This Web-based computing tool has been deployed on a server computer where the Windows 2003 operating system is running. The web server must run IIS (Internet Information Services), FrontPage Server Extensions and must have the .Net Framework installed. This computing tool can be freely used on the Web at http://bis.urmc.rochester.edu/vFitness/.
The growth competition assay mentioned above has been used for the experiments of HIV replication fitness in cell culture . Seven million PM1 cells were infected by a total of 300 ng viruses at a ratio of 75% mutant and 25% wild-type. AT2V106I mutant virus is used in one experiment, and AT2Y188C mutant virus in the other. The same wild-type virus AT1WT is used in both experiments. On day 3, 4, 5, and 6, half of the culture was removed and replaced with fresh medium. Cells removed from culture were measured by a flow cytometer. Table Table11 and Table Table22 show the measurements for the mutant infected cells Tm and the wild-type infected cells Tw in those two experiments, respectively. The dilution factors (2, 4, 8, 16) have been applied at all time-points to keep the same concentration relative to the initial culture.
Both experiments here have four time points. This computing tool can be easily used for getting the fitness estimation over all observations based on three approaches of linear regression, the least-squares approach (LS), the measurement error model with variance ratio known (MEr), and the measurement error model with variance known (MEv). We set δm = 0.5 and δw = 0.5 for all estimations (the same death rate chosen in , more discussions seen in ), ρ = 1 for MEr, and = 0.2 for MEv. Table Table33 and Table Table44 show the parameter estimation results with the standard deviation (SD) listed in parentheses from those two experiments, respectively. This computing tool also calculated the fitness parameter based on the average method (AM) , in which the average value of the production rate ratio p was calculated on the consecutive pair of time points according to Equation 2.4 in the work of Marée et al. . All three statistical approaches gave a very close estimation for the fitness parameter. The simulation analysis in the work of Wu et al. has already shown that the LS, MEr, and MEv approaches yield better estimation than the AM method in terms of mean squared error .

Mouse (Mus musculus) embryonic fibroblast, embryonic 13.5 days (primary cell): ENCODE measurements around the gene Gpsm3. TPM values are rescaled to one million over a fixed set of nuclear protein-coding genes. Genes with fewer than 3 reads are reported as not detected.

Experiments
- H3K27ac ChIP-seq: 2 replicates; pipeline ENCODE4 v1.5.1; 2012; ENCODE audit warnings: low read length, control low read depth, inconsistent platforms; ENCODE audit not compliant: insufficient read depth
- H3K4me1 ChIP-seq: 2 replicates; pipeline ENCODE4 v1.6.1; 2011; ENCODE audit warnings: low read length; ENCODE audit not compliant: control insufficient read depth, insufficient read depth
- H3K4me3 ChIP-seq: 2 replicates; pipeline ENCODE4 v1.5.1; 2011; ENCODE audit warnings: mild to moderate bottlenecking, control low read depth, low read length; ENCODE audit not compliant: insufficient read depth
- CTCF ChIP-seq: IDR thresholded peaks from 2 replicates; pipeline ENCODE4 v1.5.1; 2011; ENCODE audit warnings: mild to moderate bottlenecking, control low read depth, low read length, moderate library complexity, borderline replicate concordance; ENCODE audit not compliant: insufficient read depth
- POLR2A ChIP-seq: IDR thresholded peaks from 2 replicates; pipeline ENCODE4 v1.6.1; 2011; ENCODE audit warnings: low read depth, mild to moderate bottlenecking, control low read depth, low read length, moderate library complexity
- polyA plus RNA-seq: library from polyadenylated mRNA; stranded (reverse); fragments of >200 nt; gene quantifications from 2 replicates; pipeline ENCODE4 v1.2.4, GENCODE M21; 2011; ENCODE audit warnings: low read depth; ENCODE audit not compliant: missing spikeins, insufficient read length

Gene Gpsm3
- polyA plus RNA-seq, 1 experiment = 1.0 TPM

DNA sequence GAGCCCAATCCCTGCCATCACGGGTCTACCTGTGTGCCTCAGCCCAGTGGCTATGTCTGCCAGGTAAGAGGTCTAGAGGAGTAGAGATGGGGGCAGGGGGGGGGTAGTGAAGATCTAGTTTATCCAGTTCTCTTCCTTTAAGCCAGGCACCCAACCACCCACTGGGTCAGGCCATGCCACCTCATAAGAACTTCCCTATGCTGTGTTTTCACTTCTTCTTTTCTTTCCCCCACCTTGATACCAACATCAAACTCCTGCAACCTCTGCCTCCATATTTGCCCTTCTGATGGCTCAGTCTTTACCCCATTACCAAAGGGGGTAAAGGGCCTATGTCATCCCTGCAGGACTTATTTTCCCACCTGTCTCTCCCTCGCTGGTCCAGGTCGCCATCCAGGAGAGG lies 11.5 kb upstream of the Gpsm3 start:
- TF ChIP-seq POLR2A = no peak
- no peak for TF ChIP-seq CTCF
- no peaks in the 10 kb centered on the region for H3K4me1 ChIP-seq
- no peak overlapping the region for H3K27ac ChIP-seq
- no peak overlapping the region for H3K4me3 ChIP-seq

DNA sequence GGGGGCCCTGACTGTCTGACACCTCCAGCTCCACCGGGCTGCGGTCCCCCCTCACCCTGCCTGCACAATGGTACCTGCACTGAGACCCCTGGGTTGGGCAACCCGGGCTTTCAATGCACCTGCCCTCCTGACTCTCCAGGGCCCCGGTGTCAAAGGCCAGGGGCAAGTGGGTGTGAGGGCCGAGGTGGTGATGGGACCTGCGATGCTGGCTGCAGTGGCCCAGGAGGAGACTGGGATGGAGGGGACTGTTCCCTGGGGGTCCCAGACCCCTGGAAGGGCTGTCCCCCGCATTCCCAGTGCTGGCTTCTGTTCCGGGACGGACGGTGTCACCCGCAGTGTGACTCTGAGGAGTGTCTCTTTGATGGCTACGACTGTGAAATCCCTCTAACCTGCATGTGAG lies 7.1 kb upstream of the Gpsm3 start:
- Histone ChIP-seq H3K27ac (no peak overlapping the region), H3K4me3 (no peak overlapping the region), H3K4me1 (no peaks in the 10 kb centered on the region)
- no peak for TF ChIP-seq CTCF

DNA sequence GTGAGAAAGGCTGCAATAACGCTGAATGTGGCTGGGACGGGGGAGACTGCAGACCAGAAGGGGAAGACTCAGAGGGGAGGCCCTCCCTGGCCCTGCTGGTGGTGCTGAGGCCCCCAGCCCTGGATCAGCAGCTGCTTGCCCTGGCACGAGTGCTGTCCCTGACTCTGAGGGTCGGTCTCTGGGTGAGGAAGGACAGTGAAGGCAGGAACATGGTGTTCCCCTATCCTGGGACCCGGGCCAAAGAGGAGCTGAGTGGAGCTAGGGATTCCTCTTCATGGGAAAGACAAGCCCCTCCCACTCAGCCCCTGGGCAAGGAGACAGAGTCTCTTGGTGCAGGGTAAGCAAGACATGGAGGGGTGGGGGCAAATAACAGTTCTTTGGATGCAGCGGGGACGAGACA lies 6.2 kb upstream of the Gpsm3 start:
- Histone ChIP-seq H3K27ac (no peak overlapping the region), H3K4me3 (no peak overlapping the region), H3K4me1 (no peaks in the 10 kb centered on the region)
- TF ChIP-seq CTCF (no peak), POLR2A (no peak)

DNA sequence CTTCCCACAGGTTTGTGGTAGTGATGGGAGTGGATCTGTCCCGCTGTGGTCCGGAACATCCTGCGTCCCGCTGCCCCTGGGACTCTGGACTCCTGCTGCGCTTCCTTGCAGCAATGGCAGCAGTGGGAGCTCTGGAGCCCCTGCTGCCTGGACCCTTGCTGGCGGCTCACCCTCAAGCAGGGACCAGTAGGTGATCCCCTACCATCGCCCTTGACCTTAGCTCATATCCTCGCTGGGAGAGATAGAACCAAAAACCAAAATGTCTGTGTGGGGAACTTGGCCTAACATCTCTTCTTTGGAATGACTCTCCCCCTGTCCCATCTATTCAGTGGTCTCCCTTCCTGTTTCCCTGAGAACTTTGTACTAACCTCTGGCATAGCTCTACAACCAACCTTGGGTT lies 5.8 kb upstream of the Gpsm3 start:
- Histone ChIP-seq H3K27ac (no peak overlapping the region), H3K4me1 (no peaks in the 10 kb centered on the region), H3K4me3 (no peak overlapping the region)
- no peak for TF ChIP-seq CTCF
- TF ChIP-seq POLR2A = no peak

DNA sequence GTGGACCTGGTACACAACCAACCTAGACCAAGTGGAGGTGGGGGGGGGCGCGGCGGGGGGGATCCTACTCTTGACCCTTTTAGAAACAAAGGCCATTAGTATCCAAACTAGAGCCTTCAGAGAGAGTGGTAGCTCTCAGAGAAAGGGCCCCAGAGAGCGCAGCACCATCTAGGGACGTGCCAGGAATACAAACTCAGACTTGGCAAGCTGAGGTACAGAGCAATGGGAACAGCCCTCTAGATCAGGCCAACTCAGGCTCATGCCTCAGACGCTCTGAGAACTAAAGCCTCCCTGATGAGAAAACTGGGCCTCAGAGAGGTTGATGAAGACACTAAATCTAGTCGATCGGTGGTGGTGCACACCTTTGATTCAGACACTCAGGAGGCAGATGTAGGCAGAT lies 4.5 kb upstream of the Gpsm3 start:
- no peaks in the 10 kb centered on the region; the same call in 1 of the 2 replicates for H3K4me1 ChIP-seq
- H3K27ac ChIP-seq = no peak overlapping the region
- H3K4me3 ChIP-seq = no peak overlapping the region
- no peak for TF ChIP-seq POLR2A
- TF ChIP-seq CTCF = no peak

As mentioned earlier, the Web-based tool can be used to deal with virus fitness experiments with missing data by setting the dilution factors accordingly. For examples, we analyzed data from the AT1WT/AT2Y188C experiment. One case with data missing on Day 4, the other with data missing on Day 5, where half of the culture was moved away but could not be counted correctly. The dilution factors were 2, 8, and 16 for the first case, and 2, 4, and 16 for the second one. Table Table55 shows the estimation results of parameter p for both cases, respectively. The estimations from those two cases of missing data are very close and are also approximately equal to the values shown in Table Table4,4, except for the average method (AM).